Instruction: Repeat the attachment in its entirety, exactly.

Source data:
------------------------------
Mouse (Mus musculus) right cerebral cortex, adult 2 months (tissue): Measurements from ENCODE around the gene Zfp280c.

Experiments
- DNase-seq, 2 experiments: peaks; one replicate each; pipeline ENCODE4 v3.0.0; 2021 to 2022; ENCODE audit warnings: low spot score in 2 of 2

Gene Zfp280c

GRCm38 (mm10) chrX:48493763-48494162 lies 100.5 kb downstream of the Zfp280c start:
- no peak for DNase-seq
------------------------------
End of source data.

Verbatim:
Mouse (Mus musculus) right cerebral cortex, adult 2 months (tissue): Measurements from ENCODE around the gene Zfp280c.

Experiments
- DNase-seq, 2 experiments: peaks; one replicate each; pipeline ENCODE4 v3.0.0; 2021 to 2022; ENCODE audit warnings: low spot score in 2 of 2

Gene Zfp280c

GRCm38 (mm10) chrX:48493763-48494162 lies 100.5 kb downstream of the Zfp280c start:
- no peak for DNase-seq